The subject of ‘orphan works’ and ‘abandonware’ is gaining legal attention. It concerns the status of copyrighted works which are still within the term of protection but are no longer commercially available to the public.

This paper examines the question of orphan works and abandonware from a law and economics perspective. Orphan works and abandonware are classified into five types depending on their causes, characteristics and assumptions: commercial abandonment, strategic abandonment, temporary abandonment, unknown ownership, and unlocatable ownership. Economic analysis of these five types of orphanhood and abandonment suggests that the efficient solution to the problem of unavailability and unlocatability is different for each type of abandonment and orphanhood.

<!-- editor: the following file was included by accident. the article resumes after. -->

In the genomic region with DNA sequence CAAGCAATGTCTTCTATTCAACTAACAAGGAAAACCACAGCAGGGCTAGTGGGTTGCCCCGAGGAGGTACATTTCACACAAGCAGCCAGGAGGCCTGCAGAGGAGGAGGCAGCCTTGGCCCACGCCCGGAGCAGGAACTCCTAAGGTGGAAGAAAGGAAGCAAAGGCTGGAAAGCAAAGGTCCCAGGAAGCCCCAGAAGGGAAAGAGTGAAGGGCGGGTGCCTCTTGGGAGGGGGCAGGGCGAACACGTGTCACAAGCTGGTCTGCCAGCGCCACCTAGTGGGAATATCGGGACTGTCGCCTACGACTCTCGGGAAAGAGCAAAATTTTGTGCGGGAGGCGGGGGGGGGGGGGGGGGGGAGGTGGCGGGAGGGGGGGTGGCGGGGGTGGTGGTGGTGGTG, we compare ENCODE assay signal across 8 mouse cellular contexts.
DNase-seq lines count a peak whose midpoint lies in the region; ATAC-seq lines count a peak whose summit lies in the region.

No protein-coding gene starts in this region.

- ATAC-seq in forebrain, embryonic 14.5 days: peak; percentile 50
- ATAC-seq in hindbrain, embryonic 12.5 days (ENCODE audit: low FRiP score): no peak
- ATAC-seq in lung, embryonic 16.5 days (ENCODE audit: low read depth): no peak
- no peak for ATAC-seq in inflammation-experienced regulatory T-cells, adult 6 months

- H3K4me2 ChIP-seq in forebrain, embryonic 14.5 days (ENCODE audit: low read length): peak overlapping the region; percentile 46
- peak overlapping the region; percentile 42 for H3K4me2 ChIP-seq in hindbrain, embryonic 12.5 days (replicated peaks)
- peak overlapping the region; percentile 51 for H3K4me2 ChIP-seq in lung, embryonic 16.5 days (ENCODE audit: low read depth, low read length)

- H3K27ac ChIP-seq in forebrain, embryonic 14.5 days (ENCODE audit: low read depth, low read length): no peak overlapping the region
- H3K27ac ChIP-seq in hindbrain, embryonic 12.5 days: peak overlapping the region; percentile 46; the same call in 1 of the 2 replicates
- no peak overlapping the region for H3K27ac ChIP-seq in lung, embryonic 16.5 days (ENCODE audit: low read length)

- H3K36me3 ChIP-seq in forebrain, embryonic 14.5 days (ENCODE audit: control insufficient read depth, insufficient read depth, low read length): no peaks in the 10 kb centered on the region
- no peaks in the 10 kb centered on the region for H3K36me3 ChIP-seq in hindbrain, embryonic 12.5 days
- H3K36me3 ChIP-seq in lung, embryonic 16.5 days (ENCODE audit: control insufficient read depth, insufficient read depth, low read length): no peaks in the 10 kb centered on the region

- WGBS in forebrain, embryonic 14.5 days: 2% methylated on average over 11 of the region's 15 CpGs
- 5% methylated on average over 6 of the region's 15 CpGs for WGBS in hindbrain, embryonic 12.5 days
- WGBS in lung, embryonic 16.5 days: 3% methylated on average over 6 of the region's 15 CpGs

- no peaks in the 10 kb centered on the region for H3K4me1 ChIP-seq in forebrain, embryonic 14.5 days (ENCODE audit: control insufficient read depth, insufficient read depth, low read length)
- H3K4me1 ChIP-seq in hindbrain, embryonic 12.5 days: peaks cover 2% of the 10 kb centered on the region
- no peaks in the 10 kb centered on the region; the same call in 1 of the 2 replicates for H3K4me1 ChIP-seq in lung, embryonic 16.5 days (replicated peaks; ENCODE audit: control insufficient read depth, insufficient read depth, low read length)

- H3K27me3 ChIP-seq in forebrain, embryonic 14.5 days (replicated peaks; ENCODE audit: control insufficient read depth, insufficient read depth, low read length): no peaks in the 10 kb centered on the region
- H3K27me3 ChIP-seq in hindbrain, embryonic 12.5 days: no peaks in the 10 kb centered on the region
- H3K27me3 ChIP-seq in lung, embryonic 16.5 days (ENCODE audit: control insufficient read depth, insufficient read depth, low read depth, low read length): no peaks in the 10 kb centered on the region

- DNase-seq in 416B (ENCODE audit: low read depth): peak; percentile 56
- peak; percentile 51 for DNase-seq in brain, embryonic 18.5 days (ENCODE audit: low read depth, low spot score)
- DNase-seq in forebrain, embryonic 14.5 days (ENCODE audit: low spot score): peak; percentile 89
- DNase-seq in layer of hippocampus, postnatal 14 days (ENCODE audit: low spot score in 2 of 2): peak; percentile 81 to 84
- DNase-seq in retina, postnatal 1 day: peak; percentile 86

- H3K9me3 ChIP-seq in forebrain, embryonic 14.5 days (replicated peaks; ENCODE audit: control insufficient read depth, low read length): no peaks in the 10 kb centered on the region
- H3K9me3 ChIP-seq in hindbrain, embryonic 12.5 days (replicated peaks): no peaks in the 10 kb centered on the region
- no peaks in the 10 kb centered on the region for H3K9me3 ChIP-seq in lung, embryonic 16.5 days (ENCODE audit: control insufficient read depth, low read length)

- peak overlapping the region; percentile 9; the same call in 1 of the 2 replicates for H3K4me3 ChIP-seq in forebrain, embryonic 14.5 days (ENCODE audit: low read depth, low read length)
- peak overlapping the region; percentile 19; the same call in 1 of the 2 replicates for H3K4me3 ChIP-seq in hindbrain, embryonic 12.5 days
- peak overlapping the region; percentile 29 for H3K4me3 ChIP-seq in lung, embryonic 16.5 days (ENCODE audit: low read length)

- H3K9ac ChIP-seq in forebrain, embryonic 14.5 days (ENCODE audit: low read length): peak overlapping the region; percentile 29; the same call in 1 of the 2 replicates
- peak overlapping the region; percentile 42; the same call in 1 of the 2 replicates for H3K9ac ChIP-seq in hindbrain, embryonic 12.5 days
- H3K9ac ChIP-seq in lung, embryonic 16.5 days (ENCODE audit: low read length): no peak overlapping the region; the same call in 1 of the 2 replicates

Finally, existing legal solutions together with a proposal for reforming copyright to a renewable system are examined, and further analysis on this proposal concludes that this coupled with a threat of compulsory licensing might be an effective way of solving the orphan works and abandonware problem.

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